XTO Energy, a subsidiary of Exxon Mobil, sued Energy Transfer LLC on Monday in a Texas state court for breach of contract involving disputed fines related to the Dakota Access Pipeline (DAPL).
The lawsuit claims that Energy Transfer pipeline operators charged XTO unnecessary fines and revoked production volume credits when a series of events outside of XTO’s control forced them to divert oil meant for the pipeline in August.
In July 2020, a district court judge shut the pipeline down for environmental review amidst months of protests from the Standing Rock Sioux Tribe concerning the pipeline’s damage to their water source. The court ordered operators to empty the DAPL within 30 days. This meant oil producers had to ship and store their supply elsewhere, quickly, or risk violating the court’s order. The decision was reversed shortly after, but not before XTO had rerouted 40 percent of their DAPL-designated shipments to other suppliers.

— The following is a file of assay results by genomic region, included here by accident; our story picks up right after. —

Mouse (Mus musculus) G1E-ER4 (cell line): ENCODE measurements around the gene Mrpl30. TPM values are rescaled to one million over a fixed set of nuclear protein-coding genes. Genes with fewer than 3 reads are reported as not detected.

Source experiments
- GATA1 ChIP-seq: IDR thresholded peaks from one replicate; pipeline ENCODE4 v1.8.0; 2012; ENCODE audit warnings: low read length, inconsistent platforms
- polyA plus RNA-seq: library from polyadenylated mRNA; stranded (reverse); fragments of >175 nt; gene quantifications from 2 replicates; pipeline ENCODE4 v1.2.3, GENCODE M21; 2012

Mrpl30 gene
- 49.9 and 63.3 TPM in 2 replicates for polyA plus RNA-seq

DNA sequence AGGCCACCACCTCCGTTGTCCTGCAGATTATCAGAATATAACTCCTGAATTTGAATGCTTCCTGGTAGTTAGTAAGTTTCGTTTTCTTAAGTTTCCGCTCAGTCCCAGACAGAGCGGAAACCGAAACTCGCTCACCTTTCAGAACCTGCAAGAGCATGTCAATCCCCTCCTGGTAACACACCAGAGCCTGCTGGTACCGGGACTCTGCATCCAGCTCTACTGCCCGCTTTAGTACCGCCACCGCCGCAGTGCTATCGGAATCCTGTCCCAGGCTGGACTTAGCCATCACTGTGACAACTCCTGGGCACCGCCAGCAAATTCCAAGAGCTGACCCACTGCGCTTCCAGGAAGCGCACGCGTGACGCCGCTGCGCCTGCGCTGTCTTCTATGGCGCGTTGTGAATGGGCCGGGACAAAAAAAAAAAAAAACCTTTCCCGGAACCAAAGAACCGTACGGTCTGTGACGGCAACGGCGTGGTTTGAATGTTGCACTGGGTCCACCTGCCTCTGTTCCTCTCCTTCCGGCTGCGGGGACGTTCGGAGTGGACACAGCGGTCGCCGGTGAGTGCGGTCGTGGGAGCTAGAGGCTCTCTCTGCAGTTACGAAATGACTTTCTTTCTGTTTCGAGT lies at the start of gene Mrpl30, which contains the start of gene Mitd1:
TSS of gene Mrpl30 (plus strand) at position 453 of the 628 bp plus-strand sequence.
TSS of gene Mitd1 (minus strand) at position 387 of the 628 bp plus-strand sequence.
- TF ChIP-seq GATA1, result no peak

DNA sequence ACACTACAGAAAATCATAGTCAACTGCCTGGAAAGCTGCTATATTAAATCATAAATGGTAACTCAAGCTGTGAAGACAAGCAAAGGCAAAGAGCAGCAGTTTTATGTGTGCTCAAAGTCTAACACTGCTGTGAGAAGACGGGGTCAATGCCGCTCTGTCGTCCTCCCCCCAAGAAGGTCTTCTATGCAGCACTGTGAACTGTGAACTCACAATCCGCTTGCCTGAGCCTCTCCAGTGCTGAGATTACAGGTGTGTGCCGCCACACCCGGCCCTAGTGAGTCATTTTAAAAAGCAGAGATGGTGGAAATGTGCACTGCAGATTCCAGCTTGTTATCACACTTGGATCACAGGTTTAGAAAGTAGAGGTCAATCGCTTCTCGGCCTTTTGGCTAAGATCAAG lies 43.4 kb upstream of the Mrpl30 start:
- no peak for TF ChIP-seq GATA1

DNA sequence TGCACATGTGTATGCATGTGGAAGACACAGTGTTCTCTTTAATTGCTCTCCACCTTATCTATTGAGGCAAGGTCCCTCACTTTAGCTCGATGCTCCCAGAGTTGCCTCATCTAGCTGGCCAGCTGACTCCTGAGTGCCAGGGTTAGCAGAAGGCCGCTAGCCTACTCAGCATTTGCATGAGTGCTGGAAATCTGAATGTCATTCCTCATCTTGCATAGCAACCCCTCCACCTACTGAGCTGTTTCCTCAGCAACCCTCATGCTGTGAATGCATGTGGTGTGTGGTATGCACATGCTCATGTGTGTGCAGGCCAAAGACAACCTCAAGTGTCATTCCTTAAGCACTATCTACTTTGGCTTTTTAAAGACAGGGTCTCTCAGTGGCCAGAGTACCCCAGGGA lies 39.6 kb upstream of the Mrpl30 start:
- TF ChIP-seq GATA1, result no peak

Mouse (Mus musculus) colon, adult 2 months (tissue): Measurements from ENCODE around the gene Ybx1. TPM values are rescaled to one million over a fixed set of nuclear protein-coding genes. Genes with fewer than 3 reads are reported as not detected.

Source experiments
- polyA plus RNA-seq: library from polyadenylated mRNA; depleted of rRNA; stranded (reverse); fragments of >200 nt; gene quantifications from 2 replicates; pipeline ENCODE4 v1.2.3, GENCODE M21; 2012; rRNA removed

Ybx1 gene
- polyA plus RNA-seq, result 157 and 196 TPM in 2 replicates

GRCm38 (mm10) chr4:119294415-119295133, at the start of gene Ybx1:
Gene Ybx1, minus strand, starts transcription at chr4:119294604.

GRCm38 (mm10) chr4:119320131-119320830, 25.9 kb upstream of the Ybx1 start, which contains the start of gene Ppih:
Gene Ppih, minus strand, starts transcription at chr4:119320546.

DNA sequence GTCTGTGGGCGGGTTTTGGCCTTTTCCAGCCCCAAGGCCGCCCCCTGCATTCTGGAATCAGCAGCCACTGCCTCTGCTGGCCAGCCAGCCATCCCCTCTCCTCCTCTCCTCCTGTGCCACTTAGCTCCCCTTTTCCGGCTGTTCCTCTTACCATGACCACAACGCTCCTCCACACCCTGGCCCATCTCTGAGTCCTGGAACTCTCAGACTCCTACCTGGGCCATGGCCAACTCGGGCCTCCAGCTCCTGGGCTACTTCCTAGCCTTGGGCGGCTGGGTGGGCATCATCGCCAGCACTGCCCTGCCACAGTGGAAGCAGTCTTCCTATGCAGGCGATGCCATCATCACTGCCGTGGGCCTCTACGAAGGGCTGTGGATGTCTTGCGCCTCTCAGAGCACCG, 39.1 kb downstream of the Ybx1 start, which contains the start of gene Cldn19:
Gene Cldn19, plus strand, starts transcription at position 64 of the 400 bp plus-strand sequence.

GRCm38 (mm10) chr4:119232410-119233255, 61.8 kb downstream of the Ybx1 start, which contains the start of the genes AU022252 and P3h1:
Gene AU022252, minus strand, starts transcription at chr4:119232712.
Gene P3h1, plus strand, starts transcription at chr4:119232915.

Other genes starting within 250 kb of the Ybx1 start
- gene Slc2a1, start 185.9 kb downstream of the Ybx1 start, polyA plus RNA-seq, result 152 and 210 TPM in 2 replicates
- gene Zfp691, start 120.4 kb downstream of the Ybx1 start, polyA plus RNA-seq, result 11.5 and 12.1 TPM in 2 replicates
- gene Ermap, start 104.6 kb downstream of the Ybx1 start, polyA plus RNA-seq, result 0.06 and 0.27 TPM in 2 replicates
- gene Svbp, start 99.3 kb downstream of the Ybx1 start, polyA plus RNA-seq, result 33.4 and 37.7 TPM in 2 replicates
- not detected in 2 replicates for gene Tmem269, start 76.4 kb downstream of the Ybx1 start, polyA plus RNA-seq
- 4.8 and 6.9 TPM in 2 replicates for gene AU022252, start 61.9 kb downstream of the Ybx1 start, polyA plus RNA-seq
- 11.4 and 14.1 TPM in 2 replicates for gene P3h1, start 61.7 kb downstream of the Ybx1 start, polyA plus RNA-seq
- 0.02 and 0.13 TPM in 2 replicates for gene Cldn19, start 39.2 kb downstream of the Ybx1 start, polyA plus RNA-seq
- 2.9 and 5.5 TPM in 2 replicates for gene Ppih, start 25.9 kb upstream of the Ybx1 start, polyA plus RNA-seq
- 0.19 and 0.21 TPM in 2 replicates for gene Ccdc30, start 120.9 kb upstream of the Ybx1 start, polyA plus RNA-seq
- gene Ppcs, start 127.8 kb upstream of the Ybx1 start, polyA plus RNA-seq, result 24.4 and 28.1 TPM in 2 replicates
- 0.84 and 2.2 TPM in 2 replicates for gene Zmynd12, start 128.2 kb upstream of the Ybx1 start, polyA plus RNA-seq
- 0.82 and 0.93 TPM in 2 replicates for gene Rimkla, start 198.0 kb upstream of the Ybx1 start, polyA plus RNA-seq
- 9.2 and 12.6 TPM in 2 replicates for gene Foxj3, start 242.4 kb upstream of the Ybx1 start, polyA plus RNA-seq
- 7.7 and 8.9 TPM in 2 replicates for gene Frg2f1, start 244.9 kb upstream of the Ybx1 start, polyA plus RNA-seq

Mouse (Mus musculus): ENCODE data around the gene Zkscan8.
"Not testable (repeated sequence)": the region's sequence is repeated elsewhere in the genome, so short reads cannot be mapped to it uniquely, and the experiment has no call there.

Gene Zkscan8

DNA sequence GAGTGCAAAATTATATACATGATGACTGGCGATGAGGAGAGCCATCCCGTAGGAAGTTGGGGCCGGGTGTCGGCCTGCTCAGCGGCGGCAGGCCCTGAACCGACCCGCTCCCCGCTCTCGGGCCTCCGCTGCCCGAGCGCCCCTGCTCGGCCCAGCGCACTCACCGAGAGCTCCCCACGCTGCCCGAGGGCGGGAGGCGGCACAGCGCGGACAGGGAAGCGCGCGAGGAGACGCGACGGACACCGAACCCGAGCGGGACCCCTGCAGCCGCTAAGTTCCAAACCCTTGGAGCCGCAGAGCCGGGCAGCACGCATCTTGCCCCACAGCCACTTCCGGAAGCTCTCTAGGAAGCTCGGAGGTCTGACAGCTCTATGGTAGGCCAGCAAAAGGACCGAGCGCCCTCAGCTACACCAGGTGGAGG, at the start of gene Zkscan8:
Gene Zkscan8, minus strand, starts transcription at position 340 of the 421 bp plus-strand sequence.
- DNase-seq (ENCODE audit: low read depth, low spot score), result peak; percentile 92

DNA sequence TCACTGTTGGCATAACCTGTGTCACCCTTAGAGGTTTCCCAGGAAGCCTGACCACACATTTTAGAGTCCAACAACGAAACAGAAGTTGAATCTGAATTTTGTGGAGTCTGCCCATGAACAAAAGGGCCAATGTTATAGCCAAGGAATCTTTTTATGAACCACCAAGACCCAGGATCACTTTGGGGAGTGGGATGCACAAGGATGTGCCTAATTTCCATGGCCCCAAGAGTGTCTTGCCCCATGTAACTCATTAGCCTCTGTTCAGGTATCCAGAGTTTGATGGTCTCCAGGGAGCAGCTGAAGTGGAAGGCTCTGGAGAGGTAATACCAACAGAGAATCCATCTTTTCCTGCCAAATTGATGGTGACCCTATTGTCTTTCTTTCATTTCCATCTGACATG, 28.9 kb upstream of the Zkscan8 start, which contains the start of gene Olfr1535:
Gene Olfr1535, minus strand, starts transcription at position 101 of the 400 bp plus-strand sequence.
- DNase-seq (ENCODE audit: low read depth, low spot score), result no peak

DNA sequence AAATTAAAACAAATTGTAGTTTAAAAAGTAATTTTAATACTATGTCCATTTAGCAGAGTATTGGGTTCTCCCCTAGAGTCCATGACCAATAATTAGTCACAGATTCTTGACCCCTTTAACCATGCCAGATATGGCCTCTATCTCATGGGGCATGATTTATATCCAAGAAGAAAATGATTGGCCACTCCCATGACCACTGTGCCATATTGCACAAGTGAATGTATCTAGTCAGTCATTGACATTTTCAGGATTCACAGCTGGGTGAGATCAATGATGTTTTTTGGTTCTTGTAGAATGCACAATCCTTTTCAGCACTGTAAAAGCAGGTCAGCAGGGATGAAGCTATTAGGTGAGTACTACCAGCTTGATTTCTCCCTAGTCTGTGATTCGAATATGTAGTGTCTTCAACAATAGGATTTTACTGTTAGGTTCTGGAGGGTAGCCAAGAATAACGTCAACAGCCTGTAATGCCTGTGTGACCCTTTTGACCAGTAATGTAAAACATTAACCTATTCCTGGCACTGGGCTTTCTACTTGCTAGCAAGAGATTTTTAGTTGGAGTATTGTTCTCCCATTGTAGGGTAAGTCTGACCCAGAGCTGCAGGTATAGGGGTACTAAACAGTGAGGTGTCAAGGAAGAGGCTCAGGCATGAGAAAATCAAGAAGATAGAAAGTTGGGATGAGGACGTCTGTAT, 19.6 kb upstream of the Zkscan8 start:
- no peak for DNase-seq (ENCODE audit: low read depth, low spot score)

Simultaneously, Hurricane Laura took Exxon’s Beaumont refinery offline for four days. Because of a mandatory evacuation order in Beaumont’s Jefferson County, XTO did not have time to provide an alternative facility for DAPL to store the supply intended for their plant. The XTO refinery is a major processing center for DAPL’s fuel supply, so this shutdown further limited DAPL’s fuel storage alternatives. Exxon attempted to invoke a force majeure clause, but Energy Transfer rejected the claim.
Exxon requested $1 million in damages and the restoration of revoked credits, plus attorneys fees. They are also requesting reimbursement for fines they complied with. There is a federal court hearing scheduled for Friday to determine whether the pipeline can continue to operate without a permit while the environmental review is completed.